not a little to methods of the mining men
among whom I went to live when I first
visited the Black hills. Now, don't under
stand me as inveighing against the West
and its border life, or criticising for criti
cism's sake the code of morals of the pio
Jteers. Far from it- The country oj which
I speak is misrepresented enough, and its
manners held up to a gibing public by reck
less writers too cftcn for me to strengthen
the impression that the frontiersman is
normally a cut-throat. What I do want to
say is that there is no more dangerous man
on earth than the citizen of a frontier town
when he becomes absolutely convinced that
he must have the life of an enemy. Times
arc changing now, and the period is pass
ing away when each one set himself up for
an all-sufficient judge of personal right and
wrong. People go to law where they formerly
reached for the handiest weapon, and Black
stone is resorted to oftcner than the Bowie
knife. But it was different when 1 first
went West, say when the Homo Stake min
ers were pillaged of their first big-pay dirt,
and I must confess that my heart failed me
until I grew accustomed to the new order
of things. Mind you, I am not speak
ing of desperadoes, but of men who
made of murder a necessity when con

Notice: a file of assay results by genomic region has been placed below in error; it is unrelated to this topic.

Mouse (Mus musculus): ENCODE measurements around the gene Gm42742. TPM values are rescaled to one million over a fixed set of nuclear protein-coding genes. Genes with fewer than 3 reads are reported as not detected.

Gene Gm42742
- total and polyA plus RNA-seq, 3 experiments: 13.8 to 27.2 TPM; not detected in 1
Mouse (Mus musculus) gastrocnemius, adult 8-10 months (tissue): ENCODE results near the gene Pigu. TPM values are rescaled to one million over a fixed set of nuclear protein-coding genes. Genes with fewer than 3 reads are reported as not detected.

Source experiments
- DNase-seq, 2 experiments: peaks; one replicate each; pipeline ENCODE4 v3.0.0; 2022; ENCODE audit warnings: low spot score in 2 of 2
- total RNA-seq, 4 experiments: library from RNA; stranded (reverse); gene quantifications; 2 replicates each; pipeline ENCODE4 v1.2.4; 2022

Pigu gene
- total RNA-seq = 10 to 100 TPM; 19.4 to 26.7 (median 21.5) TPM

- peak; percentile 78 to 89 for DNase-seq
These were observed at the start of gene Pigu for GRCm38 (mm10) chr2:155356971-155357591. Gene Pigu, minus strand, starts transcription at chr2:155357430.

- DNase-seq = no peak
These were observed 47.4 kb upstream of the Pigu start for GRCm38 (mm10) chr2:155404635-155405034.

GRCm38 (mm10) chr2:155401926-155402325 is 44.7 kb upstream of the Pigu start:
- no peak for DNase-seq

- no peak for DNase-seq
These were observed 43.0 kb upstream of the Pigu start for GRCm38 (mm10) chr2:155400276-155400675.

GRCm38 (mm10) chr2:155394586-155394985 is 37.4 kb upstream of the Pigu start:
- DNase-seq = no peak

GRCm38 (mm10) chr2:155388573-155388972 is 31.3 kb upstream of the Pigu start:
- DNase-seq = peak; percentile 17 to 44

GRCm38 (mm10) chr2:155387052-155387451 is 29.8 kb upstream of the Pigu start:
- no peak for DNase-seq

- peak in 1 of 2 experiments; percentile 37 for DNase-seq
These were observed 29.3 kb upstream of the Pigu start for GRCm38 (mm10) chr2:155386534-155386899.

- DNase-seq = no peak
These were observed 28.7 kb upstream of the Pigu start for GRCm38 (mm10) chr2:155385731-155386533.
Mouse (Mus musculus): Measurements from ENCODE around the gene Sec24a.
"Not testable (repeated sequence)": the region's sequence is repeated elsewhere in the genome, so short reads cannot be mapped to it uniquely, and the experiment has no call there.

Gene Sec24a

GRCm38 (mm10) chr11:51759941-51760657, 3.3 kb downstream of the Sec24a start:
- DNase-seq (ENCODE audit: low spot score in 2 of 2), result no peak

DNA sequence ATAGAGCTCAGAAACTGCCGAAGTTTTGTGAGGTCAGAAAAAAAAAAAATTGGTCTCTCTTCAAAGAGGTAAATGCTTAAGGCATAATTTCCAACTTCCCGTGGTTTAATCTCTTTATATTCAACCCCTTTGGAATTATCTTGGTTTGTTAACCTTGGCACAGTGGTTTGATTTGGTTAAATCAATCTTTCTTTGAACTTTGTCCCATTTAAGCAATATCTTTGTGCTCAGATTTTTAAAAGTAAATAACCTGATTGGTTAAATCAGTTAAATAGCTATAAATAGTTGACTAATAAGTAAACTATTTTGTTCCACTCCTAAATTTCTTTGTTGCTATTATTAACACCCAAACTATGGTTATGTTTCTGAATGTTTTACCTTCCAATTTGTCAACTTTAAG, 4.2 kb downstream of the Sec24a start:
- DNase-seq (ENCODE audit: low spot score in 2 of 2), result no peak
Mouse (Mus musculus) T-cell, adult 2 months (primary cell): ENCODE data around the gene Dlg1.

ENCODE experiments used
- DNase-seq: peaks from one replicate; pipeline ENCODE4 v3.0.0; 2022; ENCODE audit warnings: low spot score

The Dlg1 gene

fronted by somo stern situation, and who
would go to work in the most cold-blooded
manner imaginable in order to attain tbeir
end. It was very terrible to my inexperi
enced mind when Jim Waters, we will call
him, for I don't wish to revive unpleasant
recollections up at home, shot down a man
who stood high in our little community of
miners and traders a few miles to tho
north of8turgis,in a littlo town that has
long since been abandoned. Waters had
made up bis mind to kill his enemy, and
how do you suppose he went about it!
Why, in true Western fashion, for he had
no desire of having his neck stretched for
his pains. The party of which his foe was
a member was working a claim just across
the ridge from us, and one fine morning
Waters saw his man slowly walking along
tho summit of the rise, axe in band, looking
.w1 ! tnin.1 n tnoiln nn in an 1
isn v "- Jrjir,, iI7I "? k '
instant, and he quietly left camp in the
direction of his enemy. We could hear
nothing of the quarrel. Tho first thing we
Ir v was that Waters had turned and was